By: Thongkholal Haokip
With just 25 Lok Sabha seats, India’s Northeast has been a largely neglected region in electoral terms. However, in the era of coalition governments, because of the expectation of a fractured verdict in 2014, it has increasingly received political attention. Traditionally, electoral battles in the region have been fought between the Congress and various state parties. Parliamentary seats are usually represented by the ruling party in the states.
In the run-up to the 16th Lok Sabha elections, the importance being assigned by the two main national parties, the Congress and the BJP, to the Northeast is underscored by the schedules of their star campaigners — Rahul Gandhi and Narendra Modi. The Trinamool Congress chief, Mamata Banerjee, has also followed suit and campaigned extensively in the region.
BJP prime ministerial candidate Narendra Modi’s campaign in different parts of the Northeast has allegedly created a “Modi wave”, as is perceived in other parts of the country as well. But the purported wave may be largely limited to the dissatisfied middle class and business groups of the region, who are expected to gain from Modi’s economics, which is apparently focused on employment generation, and the creation of world-class infrastructure in the IT, power and manufacturing sectors. For students and unemployed youths in the region, who are desperate for job opportunities, Modi has struck the right chord. His promise to create BPO jobs in the Northeast and eventually make the region an IT hub on par with Bangalore and Hyderabad is appealing. Modi’s vision to harness the potential of the herbal, horticulture and agro-processing industries has also appealed to the business classes in the region. But the pro-Modi sentiment is also a function of the anti-incumbency prevailing in many states.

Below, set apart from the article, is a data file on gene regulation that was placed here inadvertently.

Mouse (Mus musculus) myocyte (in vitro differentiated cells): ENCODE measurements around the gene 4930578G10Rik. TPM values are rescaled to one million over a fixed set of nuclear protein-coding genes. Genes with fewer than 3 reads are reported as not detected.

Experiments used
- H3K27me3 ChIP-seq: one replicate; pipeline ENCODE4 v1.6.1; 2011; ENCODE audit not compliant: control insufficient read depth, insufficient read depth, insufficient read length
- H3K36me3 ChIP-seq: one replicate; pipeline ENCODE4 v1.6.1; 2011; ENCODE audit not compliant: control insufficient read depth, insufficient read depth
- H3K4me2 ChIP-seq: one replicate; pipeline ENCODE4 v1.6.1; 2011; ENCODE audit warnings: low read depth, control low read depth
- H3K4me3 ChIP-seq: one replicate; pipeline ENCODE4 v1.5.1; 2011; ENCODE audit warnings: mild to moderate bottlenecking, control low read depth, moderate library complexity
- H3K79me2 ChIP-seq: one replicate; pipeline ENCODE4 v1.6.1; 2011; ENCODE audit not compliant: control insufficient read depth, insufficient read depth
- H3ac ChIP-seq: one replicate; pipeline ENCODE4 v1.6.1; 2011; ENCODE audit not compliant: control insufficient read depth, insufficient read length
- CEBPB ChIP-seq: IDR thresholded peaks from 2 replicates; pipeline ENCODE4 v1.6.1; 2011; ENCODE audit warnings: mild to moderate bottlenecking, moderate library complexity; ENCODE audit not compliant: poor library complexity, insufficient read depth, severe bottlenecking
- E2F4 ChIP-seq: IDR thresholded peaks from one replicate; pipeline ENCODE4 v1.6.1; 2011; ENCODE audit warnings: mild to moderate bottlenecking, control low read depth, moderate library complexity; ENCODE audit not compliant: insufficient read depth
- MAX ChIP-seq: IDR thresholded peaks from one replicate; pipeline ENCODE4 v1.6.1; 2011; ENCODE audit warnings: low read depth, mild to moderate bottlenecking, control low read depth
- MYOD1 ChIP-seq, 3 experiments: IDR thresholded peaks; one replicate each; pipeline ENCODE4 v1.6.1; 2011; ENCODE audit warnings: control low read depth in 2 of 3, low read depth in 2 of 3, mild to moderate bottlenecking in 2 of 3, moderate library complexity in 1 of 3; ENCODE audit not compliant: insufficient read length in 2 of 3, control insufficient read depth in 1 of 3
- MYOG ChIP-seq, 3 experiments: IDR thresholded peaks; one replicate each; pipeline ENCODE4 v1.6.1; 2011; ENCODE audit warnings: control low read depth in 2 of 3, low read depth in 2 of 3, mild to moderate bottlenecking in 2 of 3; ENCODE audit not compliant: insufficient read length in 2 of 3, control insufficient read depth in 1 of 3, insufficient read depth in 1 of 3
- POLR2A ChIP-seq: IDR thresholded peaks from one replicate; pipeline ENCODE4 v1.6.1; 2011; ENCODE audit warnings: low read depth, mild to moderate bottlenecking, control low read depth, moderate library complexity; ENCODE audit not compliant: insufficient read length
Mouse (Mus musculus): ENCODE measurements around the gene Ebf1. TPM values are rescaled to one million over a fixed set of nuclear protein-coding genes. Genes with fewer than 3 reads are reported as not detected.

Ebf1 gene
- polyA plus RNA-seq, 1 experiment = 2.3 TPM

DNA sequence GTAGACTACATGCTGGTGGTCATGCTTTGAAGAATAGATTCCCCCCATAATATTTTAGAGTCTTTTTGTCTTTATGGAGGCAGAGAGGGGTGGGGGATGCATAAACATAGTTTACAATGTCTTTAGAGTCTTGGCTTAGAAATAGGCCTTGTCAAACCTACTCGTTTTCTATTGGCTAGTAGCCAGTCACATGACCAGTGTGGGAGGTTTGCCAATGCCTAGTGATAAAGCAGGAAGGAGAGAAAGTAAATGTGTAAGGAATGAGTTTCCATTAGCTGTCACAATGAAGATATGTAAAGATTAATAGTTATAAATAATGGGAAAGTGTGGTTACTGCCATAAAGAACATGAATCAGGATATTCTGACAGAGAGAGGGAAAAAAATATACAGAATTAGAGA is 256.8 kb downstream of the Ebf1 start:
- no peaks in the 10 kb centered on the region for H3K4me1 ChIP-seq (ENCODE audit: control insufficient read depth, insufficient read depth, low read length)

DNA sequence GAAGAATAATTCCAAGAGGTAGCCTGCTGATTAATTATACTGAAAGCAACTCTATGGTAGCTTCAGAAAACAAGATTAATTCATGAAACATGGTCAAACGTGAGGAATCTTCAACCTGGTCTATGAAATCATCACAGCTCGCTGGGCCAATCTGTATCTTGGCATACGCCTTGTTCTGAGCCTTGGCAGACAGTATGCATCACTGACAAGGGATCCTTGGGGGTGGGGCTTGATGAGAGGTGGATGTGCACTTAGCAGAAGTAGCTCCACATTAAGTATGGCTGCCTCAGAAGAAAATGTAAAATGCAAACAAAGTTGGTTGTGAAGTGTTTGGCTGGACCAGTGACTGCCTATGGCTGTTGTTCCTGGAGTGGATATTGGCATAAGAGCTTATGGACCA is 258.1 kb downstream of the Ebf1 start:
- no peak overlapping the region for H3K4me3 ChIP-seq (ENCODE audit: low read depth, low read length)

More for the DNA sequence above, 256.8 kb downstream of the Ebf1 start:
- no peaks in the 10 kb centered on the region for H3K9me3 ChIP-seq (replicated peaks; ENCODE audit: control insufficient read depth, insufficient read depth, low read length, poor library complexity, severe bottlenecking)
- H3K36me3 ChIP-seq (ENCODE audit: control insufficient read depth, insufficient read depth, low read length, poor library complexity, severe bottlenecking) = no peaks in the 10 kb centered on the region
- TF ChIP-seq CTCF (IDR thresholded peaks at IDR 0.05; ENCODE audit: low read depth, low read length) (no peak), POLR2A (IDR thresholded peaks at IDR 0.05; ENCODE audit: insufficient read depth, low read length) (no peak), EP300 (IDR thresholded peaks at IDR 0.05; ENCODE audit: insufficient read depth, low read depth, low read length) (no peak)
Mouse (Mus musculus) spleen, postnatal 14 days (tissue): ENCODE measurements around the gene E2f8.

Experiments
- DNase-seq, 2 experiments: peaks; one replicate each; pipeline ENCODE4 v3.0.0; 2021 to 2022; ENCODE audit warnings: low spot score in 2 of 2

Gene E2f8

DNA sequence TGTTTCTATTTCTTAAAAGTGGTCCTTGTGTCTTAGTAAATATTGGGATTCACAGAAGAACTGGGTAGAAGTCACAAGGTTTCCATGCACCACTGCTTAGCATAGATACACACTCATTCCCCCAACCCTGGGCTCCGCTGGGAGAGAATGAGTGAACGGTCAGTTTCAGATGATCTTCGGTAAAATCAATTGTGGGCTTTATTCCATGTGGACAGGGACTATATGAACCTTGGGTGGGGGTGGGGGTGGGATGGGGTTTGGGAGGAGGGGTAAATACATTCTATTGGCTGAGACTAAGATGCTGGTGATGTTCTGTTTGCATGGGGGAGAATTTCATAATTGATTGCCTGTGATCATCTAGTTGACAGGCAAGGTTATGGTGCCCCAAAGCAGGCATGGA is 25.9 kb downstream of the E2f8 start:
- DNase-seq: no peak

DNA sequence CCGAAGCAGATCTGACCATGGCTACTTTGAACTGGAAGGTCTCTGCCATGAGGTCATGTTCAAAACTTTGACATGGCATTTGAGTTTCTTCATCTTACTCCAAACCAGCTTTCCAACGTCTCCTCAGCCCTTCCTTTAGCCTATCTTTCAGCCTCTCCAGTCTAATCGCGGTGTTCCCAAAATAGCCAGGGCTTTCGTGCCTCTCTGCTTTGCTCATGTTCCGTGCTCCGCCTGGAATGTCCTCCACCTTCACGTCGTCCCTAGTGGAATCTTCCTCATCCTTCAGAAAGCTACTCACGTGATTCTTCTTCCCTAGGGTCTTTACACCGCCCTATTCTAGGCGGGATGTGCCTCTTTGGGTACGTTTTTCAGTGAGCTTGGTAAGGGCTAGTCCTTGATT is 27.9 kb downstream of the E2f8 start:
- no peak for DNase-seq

The Congress, on the other hand, has been pushed to the lowest popularity level in its history because of the corruption scandals that engulfed the UPA government’s decade-long rule at the Centre. Congress vice president Rahul Gandhi, who has maintained a distance from the day-to-day affairs of the UPA government, has enjoyed great popularity and appeals to the youth of the region. Yet, despite being the Congress’s star campaigner, Gandhi’s charm has diminished in the run-up to the elections. He is increasingly identified with the debacles of the Congress-led UPA government. Nevertheless, for certain sections of people, particularly the underprivileged, Gandhi’s “feel-good economics” is still attractive. The UPA is credited with having started as many as 80 Centrally-sponsored schemes. These schemes benefit the disadvantaged masses, primarily settled in rural areas. And this is expected to reflect in their voting behaviour.
Apart from the appeal of Modi and Gandhi, there are certain regional factors, which will determine the voter choices, and should be taken into account. During the last two decades, the nexus between politicians and insurgent groups, and their influence over the outcome of the polls, has played an important role during elections in certain states of the region. Powerful insurgent groups in Manipur, Nagaland and some adjoining districts try to interfere in the election process through their links with political parties and candidates, even though the state governments have asked groups that are currently negotiating for peace not to get involved with the elections. Black money, clan/ tribe preferences and the use of muscle power are also important factors during elections.
But on the crucial issue of the removal of the Armed Forces (Special Powers) Act, the national parties have remained silent, even though this contentious issue is very important in the Northeast. This may be why the BJP might not sweep the entire region even if it manages to make inroads.
Although there is a sizeable number of Muslims in Assam and Manipur, they are not a homogenous group. By and large, they are inclined to vote for the Congress or All India United Democratic Front. This time, some Muslims are expected to break from tradition and vote for the AAP, AGP or even the BJP.
This troubled periphery of India, which has hardly played any role in the electoral calculations of the major national parties in the past 60 years, has become one of the battlegrounds for election 2014. This development is one giant step towards the integration of this alienated region with the rest of the country. Hopefully, this will prompt a change in the mindset of people who treat every shade of “otherness” with contempt. This election could bring the Northeast and the rest of the country psychologically closer.
The writer is assistant professor of political science at Presidency University, Kolkata